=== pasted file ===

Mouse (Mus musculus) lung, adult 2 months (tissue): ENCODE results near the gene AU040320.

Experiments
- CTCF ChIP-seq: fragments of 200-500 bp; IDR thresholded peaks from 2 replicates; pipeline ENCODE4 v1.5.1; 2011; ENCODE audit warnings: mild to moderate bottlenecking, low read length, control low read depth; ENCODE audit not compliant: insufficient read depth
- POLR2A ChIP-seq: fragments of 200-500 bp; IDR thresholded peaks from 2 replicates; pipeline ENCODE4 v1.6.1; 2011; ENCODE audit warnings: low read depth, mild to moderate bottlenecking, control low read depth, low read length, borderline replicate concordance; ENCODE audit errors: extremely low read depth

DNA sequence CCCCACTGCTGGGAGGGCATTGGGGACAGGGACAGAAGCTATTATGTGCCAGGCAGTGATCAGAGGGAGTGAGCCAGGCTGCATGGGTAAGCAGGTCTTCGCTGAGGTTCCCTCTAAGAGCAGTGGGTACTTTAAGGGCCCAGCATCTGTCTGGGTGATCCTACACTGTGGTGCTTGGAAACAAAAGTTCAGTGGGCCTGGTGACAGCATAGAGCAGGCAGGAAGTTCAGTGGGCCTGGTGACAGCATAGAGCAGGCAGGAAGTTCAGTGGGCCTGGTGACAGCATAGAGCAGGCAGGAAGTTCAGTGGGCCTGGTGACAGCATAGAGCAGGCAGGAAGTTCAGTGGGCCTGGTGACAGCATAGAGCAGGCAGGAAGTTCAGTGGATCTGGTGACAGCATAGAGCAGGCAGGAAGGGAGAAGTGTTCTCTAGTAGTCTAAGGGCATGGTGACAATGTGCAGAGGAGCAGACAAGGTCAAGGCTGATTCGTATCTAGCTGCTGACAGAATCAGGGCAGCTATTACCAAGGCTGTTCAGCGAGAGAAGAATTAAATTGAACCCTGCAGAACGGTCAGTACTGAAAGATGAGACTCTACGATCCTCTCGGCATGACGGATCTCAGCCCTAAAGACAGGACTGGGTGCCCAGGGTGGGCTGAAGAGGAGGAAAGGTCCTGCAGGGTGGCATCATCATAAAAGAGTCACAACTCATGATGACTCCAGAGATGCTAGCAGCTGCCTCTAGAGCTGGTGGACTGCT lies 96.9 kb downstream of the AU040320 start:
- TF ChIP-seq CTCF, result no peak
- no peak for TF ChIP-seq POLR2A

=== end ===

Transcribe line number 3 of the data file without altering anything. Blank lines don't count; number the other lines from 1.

- CTCF ChIP-seq: fragments of 200-500 bp; IDR thresholded peaks from 2 replicates; pipeline ENCODE4 v1.5.1; 2011; ENCODE audit warnings: mild to moderate bottlenecking, low read length, control low read depth; ENCODE audit not compliant: insufficient read depth